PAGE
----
‘The Georgian government and [the Georgian Oil and Gas Corporation] decided expressly not to hinder Frontera’s operation in Georgia in any way during the arbitration’, said the corporation’s Khidasheli, citing the company’s ‘aggressive lobbying campaign’ as, for example, one of the reasons the Georgian Oil and Gas Corporation did not attempt to tackle apparent environmental damage at the Frontera site. 

Oil apparently spilling from the Nazarlebi #2 Well, Dedoplistskaro Municipality, Kakheti Region, Georgia. Photo: Shota Kincha/OC Media/openDemocracy.
Photo: Shota Kincha/OC Media/openDemocracy.

In July, Mullin published an op-ed in The Hill, where he once again accused the Georgian government of expropriating Frontera’s business, provoking Georgian Foreign Minister David Zalkaliani to call the US congressman a Frontera lobbyist

Later that month, the Georgian government returned 1% of the contract area to Frontera, which covers the existing production site in Dedoplistskaro to the company’s control. 

‘Frontera instigated criticism from the US and the Georgian Government gave them 1% of the contract area back’, said the Georgian Oil and Gas Corporation’s Khidasheli. 

‘We wish to once again be clear that no legal basis has ever existed for the unilateral cancellation of our contract’, Frontera said at the time. ‘The government of Georgia’s continued insinuation to the contrary is wrong and amounts to intentional harassment.’

After this decision [to return 1% of the contract area], the negative press stopped,’ said Charaia. 

‘What does America have to do with paying overdue salaries?’

While Frontera and its chair Steve Nicandros began spending thousands of dollars on lobbying and political donations in 2017, the company’s Georgian employees have been left without wages and jobs. 

Frontera’s now-former employees have sued the company over unpaid salaries. Eighty-five workers claim that the company failed to regularly pay them monthly salaries since December 2016 and that by November 2019, the company owed them 11-months of back pay in addition to two months for termination-without-notice as per Georgian labour law.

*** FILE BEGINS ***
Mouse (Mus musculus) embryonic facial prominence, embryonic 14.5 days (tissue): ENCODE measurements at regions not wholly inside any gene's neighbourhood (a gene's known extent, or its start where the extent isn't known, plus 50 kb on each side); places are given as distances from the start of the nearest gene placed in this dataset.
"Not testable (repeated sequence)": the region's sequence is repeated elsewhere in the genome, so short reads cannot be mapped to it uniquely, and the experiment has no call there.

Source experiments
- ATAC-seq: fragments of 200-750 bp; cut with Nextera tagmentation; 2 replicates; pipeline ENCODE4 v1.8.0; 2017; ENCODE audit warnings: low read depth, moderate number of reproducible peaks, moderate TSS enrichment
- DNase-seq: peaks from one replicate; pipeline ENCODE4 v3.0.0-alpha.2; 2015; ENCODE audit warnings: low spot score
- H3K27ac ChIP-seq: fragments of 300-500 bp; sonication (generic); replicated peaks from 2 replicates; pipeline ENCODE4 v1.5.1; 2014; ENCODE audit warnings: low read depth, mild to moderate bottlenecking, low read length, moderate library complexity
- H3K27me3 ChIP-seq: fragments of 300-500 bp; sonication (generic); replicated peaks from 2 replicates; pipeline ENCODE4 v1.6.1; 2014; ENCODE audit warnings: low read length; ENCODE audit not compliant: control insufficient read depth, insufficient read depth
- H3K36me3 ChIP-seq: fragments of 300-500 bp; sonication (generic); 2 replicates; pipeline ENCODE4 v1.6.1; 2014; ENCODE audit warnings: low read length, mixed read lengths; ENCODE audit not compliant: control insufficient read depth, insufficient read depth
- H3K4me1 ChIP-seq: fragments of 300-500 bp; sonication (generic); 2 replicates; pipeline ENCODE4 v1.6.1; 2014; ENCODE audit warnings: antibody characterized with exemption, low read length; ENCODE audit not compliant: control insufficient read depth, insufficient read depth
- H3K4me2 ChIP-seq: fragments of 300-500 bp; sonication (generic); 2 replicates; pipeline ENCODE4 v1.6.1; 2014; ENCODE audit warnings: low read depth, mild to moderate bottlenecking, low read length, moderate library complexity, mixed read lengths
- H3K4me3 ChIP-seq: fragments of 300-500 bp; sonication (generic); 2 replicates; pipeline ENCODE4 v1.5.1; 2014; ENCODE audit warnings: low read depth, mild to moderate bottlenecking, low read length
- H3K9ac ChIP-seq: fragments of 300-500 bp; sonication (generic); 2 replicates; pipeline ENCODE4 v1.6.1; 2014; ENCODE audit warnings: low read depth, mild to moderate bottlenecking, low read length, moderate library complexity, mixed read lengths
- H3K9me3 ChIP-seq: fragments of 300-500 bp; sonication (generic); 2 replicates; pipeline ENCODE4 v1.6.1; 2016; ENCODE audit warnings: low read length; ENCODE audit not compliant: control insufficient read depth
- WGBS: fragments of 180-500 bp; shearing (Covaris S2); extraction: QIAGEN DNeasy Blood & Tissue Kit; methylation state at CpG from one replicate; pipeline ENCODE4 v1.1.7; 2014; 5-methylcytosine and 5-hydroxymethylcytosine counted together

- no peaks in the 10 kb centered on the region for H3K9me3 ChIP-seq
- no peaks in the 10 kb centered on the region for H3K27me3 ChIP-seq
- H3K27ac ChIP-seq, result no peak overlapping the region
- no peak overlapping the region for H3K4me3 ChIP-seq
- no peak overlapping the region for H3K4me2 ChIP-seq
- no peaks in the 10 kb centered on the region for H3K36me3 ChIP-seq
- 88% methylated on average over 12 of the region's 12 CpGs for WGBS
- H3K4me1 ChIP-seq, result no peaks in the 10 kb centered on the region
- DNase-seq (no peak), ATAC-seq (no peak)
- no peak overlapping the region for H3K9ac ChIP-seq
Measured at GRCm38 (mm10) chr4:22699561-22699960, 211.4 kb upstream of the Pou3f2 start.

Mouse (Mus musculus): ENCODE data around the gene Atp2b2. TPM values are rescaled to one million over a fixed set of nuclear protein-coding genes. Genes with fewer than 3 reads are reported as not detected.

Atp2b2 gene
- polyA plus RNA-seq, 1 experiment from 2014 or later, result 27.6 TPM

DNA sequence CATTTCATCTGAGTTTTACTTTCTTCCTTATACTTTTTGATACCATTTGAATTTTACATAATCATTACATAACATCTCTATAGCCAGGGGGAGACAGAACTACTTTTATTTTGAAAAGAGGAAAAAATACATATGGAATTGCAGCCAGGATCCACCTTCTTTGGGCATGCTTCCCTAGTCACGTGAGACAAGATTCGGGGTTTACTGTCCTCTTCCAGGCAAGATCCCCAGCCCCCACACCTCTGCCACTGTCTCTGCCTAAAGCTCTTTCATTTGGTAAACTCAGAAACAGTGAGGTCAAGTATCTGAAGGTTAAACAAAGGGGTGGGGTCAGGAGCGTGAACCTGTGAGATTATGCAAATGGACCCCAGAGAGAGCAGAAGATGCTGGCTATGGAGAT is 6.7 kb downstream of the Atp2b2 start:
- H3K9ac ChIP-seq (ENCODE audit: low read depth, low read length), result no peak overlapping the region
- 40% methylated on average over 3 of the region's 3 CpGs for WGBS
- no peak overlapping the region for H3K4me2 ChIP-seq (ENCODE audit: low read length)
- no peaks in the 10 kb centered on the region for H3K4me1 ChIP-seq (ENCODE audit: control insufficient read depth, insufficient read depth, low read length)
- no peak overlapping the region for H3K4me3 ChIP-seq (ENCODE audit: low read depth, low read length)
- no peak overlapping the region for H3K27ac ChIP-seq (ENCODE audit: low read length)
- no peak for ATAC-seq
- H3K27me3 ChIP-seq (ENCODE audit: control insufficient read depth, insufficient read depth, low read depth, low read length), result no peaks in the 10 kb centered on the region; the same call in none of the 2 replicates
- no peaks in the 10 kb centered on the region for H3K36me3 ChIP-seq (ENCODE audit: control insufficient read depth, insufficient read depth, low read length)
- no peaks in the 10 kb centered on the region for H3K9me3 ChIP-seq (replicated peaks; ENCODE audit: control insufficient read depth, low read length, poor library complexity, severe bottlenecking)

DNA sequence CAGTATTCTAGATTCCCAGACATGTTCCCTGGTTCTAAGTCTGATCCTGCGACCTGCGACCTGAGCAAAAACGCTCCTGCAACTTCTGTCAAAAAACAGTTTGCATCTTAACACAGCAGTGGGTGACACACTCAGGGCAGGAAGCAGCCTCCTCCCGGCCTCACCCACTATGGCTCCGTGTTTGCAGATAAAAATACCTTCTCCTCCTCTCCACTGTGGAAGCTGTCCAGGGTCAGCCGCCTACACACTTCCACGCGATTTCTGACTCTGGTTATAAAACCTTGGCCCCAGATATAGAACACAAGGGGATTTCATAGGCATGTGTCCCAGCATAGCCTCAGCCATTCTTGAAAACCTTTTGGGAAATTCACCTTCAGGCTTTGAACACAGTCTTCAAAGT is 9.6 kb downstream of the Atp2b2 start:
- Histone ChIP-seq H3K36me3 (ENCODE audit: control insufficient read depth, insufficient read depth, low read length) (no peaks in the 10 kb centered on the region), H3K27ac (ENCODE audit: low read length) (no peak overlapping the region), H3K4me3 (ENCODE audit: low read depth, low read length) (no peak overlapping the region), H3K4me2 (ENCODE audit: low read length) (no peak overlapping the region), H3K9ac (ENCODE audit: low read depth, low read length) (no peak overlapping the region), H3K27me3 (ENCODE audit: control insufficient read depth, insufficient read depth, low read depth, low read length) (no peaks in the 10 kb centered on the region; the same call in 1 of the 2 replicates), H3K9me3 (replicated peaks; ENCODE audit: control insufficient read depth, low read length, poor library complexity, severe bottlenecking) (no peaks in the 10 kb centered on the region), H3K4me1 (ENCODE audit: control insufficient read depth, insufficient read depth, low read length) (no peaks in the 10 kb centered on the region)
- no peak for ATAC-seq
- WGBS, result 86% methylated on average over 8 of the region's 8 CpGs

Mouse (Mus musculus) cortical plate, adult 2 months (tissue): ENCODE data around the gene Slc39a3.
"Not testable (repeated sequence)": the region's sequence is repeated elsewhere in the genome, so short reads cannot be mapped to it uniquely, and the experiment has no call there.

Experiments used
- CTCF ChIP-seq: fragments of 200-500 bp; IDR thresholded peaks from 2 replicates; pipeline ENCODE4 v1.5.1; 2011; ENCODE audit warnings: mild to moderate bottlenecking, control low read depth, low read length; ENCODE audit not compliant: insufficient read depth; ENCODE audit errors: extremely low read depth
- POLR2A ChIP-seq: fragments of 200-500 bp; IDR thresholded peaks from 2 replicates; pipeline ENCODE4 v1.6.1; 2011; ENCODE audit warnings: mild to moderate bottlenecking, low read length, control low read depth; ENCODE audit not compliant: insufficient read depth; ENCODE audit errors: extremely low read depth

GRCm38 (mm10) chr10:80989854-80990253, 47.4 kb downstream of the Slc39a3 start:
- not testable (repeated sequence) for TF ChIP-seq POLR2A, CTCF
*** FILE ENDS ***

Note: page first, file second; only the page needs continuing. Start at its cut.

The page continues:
According to the lawsuit, Frontera owes former workers a total of $241,780 in unpaid salaries. Image: Shota Kincha/OC Media/openDemocracy.

A month after workers filed their lawsuit, Frontera responded by firing over 100 employees, including all the plaintiffs, and counter-suing six claimants for hindering oil extraction, which allegedly incurred damages worth nearly $7,000.

Tamar Surmava, a lawyer at the Georgian Trade Union Federation (GTUC), confirmed that there had been no hearing on the former employees’ claim of unpaid wages since November 2019. 

‘We live on the edge of Georgia. There is no transit or anything here to create jobs, these [jobs] were the main [source of employment] for us’, said former Frontera employee Maro Kochiashvili.

‘We didn't even have the money to challenge the illegal firings in the court… Frontera extracts oil even now while still not paying our old salaries’, former Frontera worker Valida Lomashvili said. Photo: Shota Kincha/OC Media/openDemocracy.

Last year, independent MP Beka Natsvlishvili rebuked the Georgian authorities for their 'colonial' attitude towards Frontera and their Georgian workers, demanding that the government step in to compensate them for their unpaid salaries. 

What Frontera’s laid-off employees got instead was an annual payment of ₾1,200 ($350) in government assistance twice since the coronavirus pandemic hit.

‘We are self-respecting people, we can work. I want the government to get our jobs back and we’ll be able to provide for our families’, another former Frontera worker said. ‘I don’t want to beg for help instead’. 

Nodar Tskhvediashvili. Photo: Shota Kincha/OC Media/openDemocracy.

Several former Frontera employees, including Nodar Tskhvediashvili, a former oil extraction operator with 20 years of experience, complained that the company’s conflict with the Georgian government had become unfairly ‘politicised’ and falsely portrayed as ‘anti-American’. 

‘What does America have to do with paying overdue salaries?’ Tskhvediashvili asked.